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THE CORDILLERA.

and its neighbour the Coffre de Perote, the volcano of Tlascala, the great volcano of Puebla or Popocatepetl, the valley of Mexico with its innumerable cones, the Ajusco, the Nevada of Toluca, and the active volcanoes of Jorullo and Colima; while report would incline you to pursue the same general direction over the Pacific ocean, for upward of three hundred miles, to the islands of Revillagigedo, which are said to be attributable to the same cause. Of the central group, Popocatepetl, the Ajusco, and the volcano of Toluca, are exactly upon the same line. I do not name Iztaccihuatl, "the Indian with snowy breasts;" because, though supposed to be, and generally called a volcano, I have heard the fact of its possessing a crater repeatedly denied on such respectable authority, that I almost doubt whether it has been justly named such.

Of these volcanoes, that of Tuxtla was in eruption about the commencement of the century. Orizaba, or Citlat tepetl—"the star mountain" was in violent eruption, according to Humboldt, between 1545—1566. Of the eruptions of the Coftre de Perote, and of the volcano of Tlascala, no tradition exists to my knowledge. Popocatepetl, "the mountain casting out smoke," has shown signs of slight combustion at times during the present century, and was in active eruption at the time of the Spanish invasion, when Diego Ordaz, a Spanish officer, attempted to ascend it. The Nevada of Toluca has been long extinct. The crater, if report says true, contains a lake abounding in fish.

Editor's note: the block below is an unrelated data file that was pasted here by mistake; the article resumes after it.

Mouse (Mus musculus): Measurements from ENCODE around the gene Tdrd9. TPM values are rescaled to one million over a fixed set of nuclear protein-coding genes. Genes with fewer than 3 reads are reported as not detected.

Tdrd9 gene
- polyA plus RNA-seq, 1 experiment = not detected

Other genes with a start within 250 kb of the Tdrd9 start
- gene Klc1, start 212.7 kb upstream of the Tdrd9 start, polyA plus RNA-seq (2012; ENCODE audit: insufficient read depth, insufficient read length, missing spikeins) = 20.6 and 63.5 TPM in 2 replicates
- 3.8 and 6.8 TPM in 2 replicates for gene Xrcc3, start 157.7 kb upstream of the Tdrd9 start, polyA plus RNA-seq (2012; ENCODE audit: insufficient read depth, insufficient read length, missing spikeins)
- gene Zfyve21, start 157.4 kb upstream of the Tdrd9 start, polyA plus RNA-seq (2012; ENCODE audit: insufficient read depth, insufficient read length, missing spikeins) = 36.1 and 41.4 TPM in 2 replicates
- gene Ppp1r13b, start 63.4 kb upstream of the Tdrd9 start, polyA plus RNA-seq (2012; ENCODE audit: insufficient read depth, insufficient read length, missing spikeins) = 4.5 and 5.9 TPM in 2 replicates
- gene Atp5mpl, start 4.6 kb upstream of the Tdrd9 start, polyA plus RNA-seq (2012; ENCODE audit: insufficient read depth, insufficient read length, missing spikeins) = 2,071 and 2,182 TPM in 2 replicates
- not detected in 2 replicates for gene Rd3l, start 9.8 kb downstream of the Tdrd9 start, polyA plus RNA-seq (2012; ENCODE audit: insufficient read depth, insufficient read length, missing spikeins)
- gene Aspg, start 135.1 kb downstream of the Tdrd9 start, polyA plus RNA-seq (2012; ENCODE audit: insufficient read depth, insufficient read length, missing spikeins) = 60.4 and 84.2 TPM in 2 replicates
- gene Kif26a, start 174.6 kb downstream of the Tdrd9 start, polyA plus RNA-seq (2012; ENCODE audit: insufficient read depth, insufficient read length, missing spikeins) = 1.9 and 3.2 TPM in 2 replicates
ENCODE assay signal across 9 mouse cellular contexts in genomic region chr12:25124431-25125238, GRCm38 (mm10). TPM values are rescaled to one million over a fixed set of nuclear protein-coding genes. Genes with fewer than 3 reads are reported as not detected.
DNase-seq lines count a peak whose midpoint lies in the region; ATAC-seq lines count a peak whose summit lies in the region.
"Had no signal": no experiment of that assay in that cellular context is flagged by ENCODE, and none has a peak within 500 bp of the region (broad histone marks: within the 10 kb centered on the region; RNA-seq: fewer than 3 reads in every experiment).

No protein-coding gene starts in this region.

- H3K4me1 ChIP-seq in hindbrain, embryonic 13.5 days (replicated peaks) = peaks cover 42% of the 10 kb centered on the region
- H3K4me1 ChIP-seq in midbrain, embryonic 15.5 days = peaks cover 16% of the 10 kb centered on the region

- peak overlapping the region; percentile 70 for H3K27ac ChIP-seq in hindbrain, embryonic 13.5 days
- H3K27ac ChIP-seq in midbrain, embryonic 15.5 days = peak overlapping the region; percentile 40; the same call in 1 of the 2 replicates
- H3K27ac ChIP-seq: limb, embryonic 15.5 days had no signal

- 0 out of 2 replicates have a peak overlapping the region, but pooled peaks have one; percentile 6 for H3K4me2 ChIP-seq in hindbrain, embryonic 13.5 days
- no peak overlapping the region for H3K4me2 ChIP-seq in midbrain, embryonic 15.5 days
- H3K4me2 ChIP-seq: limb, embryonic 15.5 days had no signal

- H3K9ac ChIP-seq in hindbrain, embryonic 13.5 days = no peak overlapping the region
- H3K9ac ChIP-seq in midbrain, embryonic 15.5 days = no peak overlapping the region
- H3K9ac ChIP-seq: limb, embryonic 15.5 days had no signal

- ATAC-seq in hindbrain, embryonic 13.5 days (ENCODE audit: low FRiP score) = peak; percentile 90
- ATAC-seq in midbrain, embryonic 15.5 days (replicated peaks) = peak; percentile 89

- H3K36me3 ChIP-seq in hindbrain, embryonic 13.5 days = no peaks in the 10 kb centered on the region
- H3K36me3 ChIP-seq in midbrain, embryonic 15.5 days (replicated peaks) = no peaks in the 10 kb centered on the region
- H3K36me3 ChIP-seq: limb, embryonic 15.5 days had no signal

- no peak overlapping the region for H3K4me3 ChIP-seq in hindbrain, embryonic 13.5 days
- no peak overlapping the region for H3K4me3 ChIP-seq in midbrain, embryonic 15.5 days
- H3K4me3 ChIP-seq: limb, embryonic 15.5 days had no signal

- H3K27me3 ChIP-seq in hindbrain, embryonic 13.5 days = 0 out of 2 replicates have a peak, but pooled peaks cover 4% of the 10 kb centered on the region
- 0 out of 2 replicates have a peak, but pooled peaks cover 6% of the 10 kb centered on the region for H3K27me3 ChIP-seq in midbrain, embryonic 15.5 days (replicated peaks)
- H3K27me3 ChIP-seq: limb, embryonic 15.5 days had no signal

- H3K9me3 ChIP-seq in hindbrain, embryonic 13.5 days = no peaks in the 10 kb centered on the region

The eruptions of the Ajusco, and the long chain of volcanic heights to the southward, are without record: though tradition says that the Chicli, signifying, in the Indian language, "the hill that casts up sparks," an inferior cone at its base, from which the huge stream of the Pedrigal probably proceeded, was in partial eruption at the emigration of the Aztecs into Anahuac, in the beginning of the fourteenth century.

The two last upon my list, those of Colima and Jorullo, are still active, and were, in fact, the only active volcanoes in Mexico at the time of our visit.